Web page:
Monday, January 26, 2009

Coffee Consumption Grows in China

Though tea in all its forms may be the traditional caffeine source of Chinese beverage drinkers, coffee is gaining an audience as China adopts western consumption trends.

Thank you, Starbucks

Starbucks has worked hard to entice Chinese consumers with the lure of coffee culture. In 10 years, the company has built 44 stores in Beijing alone. To celebrate their 10 year anniversary in china, Starbucks released a Yunnan province coffee blend available only in mainland China, Malaysia, and Singapore. From ShanghaiDail.com:
The world's biggest coffee chain announced the launch of Starbucks "South of the Clouds Blend," containing coffee beans from Yunnan, which is the company's first offering using coffee grown by farmers in China. The name has been chosen to honor its birthplace of Yunnan, which means "south of the clouds" in Chinese.

How does Chinese coffee compare?
Early today, I wondered aloud on
Twitter what Chinese coffee tastes like. Roast Magaine describes Yunnan coffee as "a light to medium body and a light to medium acidity, similar to a wet-processed South American coffee. Moreover, says Stuart Eunson, managing director of Arabica Coffee Roasters in Beijing, China, the coffee “More and more people are beginning to drink coffee, and in the major cities, people are learning about higher-quality fresh coffee from cafĂ© chains like Starbucks.” So again, we have the Starbucks marketing machine to thank for nurturing budding Chinese coffee connoisseurs.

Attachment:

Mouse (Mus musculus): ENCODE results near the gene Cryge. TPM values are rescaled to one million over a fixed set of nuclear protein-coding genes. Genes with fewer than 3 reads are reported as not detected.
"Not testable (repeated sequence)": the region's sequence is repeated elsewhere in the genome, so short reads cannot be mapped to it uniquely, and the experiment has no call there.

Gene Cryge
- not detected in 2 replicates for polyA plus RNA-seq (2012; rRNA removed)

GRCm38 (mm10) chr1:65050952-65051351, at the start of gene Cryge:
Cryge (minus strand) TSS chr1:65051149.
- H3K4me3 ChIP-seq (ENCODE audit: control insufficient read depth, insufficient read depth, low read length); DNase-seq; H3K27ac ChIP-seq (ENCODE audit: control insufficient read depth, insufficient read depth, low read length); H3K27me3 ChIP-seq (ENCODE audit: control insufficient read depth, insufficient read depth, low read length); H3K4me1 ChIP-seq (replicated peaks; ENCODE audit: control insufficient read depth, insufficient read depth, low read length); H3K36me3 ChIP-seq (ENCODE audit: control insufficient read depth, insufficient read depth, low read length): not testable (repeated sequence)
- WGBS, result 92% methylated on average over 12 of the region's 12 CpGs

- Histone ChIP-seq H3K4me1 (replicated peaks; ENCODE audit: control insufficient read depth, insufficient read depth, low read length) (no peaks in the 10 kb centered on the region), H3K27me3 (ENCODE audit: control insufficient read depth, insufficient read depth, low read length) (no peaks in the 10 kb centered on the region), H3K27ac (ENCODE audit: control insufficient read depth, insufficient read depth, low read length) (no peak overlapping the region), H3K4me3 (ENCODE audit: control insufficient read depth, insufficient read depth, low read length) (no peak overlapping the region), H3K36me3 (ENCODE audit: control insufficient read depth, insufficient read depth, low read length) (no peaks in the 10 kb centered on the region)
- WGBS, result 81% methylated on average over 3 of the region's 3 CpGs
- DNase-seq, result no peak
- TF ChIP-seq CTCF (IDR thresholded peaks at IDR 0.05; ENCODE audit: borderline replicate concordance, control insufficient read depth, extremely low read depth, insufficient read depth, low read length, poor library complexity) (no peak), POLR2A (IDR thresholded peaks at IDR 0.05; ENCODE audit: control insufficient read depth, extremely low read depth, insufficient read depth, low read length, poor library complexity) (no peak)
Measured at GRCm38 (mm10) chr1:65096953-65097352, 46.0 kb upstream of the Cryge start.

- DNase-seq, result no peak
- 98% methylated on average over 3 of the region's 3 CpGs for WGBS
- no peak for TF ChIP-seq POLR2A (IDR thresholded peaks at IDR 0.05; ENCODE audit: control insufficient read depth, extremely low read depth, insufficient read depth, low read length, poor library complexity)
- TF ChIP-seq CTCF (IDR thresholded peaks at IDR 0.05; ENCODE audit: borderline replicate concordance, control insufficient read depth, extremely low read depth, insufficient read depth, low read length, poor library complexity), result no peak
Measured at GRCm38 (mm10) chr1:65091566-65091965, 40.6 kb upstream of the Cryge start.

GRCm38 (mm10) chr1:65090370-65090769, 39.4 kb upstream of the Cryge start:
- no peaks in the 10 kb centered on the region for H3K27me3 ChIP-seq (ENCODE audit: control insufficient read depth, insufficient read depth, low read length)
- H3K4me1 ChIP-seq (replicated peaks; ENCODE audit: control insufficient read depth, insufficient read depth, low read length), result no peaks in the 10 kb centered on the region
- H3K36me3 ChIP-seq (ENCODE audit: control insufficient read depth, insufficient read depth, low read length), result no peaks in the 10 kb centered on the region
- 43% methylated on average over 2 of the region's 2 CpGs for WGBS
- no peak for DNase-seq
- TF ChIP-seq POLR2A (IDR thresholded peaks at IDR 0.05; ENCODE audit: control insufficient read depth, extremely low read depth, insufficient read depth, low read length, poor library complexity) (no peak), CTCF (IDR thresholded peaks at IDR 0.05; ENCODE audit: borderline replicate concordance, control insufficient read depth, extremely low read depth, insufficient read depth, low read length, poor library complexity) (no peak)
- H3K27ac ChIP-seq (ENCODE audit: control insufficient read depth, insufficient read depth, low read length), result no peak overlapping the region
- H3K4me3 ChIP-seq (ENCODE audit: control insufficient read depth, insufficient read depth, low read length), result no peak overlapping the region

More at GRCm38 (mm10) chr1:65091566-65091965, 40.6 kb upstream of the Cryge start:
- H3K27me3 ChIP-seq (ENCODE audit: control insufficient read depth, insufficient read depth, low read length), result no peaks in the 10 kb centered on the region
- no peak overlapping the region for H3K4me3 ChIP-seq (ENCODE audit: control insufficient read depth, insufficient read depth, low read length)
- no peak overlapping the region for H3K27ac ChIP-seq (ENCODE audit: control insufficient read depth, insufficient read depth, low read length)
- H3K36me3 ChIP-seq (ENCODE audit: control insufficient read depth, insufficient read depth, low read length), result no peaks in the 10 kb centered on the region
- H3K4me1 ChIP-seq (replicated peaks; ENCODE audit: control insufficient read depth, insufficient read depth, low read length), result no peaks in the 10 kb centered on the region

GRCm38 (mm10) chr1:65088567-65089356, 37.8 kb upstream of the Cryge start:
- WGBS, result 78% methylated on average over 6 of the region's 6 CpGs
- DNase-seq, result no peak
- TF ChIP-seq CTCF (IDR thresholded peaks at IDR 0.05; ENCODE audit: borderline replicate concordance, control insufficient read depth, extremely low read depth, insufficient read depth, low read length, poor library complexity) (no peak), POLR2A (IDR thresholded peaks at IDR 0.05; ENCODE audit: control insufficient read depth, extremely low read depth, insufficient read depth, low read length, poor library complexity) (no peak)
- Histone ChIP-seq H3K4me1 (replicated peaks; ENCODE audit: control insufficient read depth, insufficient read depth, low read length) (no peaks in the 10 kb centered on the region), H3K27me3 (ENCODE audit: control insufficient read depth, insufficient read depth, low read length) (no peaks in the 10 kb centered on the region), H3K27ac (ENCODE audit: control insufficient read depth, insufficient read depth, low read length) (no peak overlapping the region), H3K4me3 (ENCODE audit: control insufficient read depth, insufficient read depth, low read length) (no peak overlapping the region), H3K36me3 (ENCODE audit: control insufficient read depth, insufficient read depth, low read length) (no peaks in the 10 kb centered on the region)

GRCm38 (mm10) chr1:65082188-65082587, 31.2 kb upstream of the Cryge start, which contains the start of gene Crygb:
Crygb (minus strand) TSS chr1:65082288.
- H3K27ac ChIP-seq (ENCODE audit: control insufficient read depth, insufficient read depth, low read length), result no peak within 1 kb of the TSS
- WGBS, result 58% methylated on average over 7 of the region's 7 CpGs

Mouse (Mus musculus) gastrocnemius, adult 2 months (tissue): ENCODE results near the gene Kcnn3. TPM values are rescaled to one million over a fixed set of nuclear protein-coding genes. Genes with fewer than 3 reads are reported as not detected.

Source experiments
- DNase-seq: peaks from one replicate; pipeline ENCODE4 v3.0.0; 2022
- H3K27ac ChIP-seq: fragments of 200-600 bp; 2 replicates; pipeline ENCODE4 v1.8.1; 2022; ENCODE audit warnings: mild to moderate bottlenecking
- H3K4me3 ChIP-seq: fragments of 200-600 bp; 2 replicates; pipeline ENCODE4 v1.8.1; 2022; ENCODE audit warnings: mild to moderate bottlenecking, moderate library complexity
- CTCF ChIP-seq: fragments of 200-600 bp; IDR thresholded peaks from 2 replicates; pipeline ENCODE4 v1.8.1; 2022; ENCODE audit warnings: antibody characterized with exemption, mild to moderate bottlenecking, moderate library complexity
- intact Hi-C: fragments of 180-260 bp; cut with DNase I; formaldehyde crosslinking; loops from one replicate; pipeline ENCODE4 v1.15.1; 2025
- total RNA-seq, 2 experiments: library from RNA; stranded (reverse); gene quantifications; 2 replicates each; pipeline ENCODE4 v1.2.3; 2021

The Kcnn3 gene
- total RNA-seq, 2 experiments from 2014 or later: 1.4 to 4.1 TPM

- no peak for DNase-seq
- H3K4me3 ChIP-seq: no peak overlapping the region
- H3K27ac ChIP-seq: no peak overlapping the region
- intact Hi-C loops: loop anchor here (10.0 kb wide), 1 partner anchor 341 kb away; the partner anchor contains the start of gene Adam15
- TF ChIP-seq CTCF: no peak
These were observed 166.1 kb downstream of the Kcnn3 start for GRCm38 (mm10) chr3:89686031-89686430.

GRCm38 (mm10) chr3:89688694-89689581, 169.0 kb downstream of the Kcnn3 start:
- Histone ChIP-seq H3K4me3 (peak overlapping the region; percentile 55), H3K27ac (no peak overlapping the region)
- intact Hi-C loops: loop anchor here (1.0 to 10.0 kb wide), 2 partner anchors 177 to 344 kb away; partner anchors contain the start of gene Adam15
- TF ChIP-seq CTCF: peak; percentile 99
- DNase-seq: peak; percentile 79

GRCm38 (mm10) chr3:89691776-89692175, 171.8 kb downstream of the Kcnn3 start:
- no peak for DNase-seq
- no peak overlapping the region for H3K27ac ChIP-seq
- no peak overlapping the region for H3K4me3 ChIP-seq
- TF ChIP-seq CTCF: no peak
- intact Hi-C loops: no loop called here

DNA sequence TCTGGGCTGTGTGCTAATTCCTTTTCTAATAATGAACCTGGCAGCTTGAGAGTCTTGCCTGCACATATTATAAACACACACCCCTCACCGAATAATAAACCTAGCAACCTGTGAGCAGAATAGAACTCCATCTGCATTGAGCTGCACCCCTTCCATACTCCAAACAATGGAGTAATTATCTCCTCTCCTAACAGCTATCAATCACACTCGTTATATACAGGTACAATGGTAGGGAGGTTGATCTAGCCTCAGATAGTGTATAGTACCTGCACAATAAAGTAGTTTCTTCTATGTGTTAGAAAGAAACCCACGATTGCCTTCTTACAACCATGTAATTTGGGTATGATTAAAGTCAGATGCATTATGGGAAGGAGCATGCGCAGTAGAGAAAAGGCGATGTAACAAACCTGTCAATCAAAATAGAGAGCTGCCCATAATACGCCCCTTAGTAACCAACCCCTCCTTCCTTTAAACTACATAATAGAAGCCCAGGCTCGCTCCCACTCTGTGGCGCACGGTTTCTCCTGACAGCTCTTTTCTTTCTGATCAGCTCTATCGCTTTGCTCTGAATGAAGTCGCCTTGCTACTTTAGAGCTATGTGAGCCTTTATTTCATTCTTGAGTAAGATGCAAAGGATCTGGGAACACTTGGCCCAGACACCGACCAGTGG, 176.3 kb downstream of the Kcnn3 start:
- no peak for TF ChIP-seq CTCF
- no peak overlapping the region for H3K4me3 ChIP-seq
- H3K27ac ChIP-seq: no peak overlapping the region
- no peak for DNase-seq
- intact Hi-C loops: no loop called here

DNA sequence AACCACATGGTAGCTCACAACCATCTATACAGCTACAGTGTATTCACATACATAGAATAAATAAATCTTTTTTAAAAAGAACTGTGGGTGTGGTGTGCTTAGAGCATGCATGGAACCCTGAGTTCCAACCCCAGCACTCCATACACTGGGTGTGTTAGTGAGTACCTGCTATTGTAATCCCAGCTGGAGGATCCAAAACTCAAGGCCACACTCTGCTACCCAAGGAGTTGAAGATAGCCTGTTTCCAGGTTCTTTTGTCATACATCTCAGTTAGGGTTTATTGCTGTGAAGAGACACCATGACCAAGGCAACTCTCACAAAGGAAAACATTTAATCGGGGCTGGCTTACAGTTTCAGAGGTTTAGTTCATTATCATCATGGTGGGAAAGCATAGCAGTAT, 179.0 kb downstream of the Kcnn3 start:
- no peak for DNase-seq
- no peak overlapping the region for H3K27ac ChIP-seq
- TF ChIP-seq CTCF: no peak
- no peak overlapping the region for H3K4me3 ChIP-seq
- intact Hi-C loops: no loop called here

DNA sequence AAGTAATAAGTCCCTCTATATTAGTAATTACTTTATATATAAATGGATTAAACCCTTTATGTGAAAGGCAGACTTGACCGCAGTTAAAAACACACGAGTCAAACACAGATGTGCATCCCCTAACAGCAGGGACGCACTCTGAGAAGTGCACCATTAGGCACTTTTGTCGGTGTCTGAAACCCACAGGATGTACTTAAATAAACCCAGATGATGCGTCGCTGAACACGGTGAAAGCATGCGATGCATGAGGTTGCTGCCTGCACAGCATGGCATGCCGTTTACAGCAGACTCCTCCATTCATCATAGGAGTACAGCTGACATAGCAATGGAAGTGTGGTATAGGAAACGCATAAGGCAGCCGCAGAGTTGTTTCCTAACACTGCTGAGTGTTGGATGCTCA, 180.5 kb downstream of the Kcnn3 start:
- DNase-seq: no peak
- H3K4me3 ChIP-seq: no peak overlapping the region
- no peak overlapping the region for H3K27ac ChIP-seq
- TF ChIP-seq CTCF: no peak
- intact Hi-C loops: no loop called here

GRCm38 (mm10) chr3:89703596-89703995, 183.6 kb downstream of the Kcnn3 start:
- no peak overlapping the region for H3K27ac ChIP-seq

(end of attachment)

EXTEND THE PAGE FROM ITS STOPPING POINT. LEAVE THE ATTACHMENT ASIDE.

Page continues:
Why grab coffee and run when you can sit on a moon cusion and nosh on something tasty?
A cultural trend that altered the typical GrabNGo Starbucks model among Chinese Starbucks is that, in China: coffee does not work without grub. This plays perfectly into (Starbucks CEO) Herr Howard Schultz's idea of the "
third place"--Starbucks as a home away from home. NPR reported last week that Starbucks sales are still "piping hot" despite an economy that is slowing.

Still, for those coffee drinkers who don't want to lounge in their local Starbucks, one of the convenient things about living in China is the relatively low cost of courier services, so Chinese residents can get coffee delivered to their own doors for practically nothing.

1 comment:

keith said...

While Starbucks is visible in main cities, in backpacker places in south-west China - Yangshao, Dali, Lijiang, Zhongdian - cafes run by locals and foreigners have been serving up decent coffee for decades.
There's more info about Yunnan coffee at www.travelpod.com/members/happysheep and samples of green and roasted coffee beans can be dispatched to anywhere in the world.
Yunnan coffee is mild, with a pleasant aroma and good body. It is slightly sweet, with a fruity floral taste and a hint of acidity. Arabica beans are also grown on Hainan island.